Can I Inject Hydrogen Peroxide Into My Veins?
Hydrogen peroxide is a chemical compound with the formula H2O2. In its pure form, it is a very pale blue liquid, slightly more viscous than water. It is used as an oxidizer, bleaching agent, and antiseptic, usually as a dilute solution (3–6% by weight) in water for consumer use, and in higher concentrations for industrial use. Concentrated hydrogen peroxide, or “high-test peroxide”, decomposes explosively when heated and has been used as a propellant in rocketry.
Hydrogen peroxide is a reactive oxygen species and the simplest peroxide, a compound having an oxygen–oxygen single bond. It decomposes slowly when exposed to light, and rapidly in the presence of organic or reactive compounds. It is typically stored with a stabilizer in a weakly acidic solution in a dark bottle to block light. Hydrogen peroxide is found in biological systems including the human body. Enzymes that use or decompose hydrogen peroxide are classified as peroxidases.
Hydrogen peroxide is a mild antiseptic used on the skin to prevent infection of minor cuts, scrapes, and burns. It may also be used as a mouth rinse to help remove mucus or to relieve minor mouth irritation (e.g., due to canker/cold sores, gingivitis). This product works by releasing oxygen when it is applied to the affected area. The release of oxygen causes foaming, which helps to remove dead skin and clean the area.
What is a vein?
A vein is an elastic blood vessel that transports blood from various regions of the body to the heart. Veins are components of the cardiovascular system, which circulates blood to provide nutrients to the cells of the body. Unlike the high pressure arterial system, the venous system is a low pressure system that relies on muscle contractions to return blood to the heart.
What Will Happen If Hydrogen Peroxide Is Injected Into Someone’s Vein?
Injected promptly in a large amount and high concentration, it would kill everything in touch clotting the blood and occluding the vein, which might save your life leaving with a massive wound. Injected slowly it would probably kill the victim. Any amount that would produce more than one small, barely visible bubble if put on a drop of blood would kill you if injected. 70% peroxide, which is as strong a concentration as is available, can cause an explosion if added to less than a teaspoon of organic matter.
Luckily, the strongest concentration you can buy from a pharmacy is way, way weaker. Even that concentration would probably be fatal if as much as half a ml was injected undiluted. Perhaps if the solution was very weak, it might not be fatal. You should never inject hydrogen peroxide into anyone’s vein.
Hazards Associated with Hydrogen Peroxide
In high concentrations in laboratory or industrial settings, hydrogen peroxide can pose serious health and safety hazards. Hydrogen peroxide is a strong oxidizer (moderate oxidizer in lower concentrations), and can be corrosive to the eyes, skin, and respiratory system. This chemical can cause burns to the skin and tissue damage to the eyes.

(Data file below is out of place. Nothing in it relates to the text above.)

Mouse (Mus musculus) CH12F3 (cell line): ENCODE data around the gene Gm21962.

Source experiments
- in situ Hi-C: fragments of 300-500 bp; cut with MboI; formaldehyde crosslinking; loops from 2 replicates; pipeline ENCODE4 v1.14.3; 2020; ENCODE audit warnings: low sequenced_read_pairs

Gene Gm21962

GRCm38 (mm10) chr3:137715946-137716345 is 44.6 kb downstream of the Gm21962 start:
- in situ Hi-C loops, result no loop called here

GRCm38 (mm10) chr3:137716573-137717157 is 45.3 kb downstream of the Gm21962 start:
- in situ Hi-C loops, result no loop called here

Take special caution to avoid contact with hydrogen peroxide mist. Household-grade concentrations of this chemical are generally considered safe to use, but should never be ingested. Due to these potential hazards, hydrogen peroxide should be handled with care.
Hydrogen Peroxide Safety, Handling & First Aid
When handling moderate-to-high concentrations of hydrogen peroxide in the workplace, ensure eyewash stations and safety showers are accessible, and use splash goggles, gloves, and an approved vapor respirator.
In the event of exposure to hydrogen peroxide, seek medical attention and follow these first aid guidelines:
- Inhalation—Seek fresh air. If victim’s breathing is difficult, administer oxygen. If breathing is absent, give artificial respiration and seek medical attention immediately.
- Eye Contact—Remove contact lenses if present. Immediately flush eyes with plenty of water for at least 15 minutes, and seek medical attention.
- Skin Contact—Flush skin with plenty of water and cover irritated skin with an emollient. Remove contaminated clothing. In case of serious skin exposure, use disinfectant soap and an anti-bacterial cream and seek medical attention.
- Ingestion—Do NOT induce vomiting. Loosen tight clothing. Never give anything by mouth to an unconscious person. Seek medical attention.
Storing & Disposing of Hydrogen Peroxide
Keep hydrogen peroxide away from sources of ignition, heat, and moisture, storing in a tightly closed container. Keep away from incompatible materials such as organic materials, metals, acids, alkalis, combustible materials, and oxidizing agents. This chemical must be disposed of in accordance with federal, state, and local environmental control regulations.
Note: FDA has tested the effects of hydrogen peroxide as a food additive and placed it on the Generally Recognized as Safe (GRAS) list.
FDA also has stated that hydrogen peroxide is “safe for use as an oral wound healing agent.